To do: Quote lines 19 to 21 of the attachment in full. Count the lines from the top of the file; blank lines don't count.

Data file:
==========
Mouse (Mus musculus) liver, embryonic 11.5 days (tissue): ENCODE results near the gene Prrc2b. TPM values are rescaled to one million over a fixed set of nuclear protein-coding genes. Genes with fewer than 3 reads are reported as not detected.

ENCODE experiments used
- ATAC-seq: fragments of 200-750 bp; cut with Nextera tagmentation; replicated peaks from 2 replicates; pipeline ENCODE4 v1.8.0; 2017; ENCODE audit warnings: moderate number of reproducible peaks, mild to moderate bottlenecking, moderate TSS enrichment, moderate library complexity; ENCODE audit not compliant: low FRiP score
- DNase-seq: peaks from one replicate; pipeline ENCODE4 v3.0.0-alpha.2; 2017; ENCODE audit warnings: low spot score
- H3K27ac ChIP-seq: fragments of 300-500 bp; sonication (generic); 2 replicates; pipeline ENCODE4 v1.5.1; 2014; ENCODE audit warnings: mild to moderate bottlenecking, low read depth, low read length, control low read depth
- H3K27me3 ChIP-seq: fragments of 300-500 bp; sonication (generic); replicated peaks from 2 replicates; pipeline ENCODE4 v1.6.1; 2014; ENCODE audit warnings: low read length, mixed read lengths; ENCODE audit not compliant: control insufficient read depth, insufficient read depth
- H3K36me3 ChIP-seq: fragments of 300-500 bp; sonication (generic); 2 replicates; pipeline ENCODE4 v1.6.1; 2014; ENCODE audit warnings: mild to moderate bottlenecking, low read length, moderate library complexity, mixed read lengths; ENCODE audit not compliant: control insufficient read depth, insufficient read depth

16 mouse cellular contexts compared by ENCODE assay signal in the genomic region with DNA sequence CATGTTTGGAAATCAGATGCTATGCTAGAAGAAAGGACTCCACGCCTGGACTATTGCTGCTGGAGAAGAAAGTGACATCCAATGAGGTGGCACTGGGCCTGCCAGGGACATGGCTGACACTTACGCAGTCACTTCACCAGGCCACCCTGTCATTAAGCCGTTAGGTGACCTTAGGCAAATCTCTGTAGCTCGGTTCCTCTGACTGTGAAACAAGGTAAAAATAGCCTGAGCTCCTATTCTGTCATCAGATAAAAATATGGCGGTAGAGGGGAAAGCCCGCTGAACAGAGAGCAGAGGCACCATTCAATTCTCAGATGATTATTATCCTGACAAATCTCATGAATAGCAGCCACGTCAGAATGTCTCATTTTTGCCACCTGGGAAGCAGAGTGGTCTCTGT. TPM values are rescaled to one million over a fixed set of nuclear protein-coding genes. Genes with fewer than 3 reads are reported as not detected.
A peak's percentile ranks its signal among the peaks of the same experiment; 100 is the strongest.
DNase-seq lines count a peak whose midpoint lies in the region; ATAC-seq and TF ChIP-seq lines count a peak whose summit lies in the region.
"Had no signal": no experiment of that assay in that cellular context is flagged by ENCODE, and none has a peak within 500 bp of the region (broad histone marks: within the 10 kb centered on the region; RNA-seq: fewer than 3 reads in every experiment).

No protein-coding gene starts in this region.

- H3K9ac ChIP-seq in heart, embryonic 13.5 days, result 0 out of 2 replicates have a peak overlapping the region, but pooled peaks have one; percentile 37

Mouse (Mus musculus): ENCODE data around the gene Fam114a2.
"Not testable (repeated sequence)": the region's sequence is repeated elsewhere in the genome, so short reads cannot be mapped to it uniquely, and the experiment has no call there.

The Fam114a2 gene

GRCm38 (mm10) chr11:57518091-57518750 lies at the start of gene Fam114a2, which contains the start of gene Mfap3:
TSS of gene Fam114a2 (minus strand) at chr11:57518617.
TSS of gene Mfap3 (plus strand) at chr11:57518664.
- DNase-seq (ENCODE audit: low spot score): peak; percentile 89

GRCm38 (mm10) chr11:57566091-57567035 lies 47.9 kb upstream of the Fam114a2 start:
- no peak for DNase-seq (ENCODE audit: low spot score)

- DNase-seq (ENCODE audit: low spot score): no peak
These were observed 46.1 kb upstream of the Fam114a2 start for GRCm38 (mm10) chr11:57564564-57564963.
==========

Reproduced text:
TSS of gene Mfap3 (plus strand) at chr11:57518664.
- DNase-seq (ENCODE audit: low spot score): peak; percentile 89

GRCm38 (mm10) chr11:57566091-57567035 lies 47.9 kb upstream of the Fam114a2 start: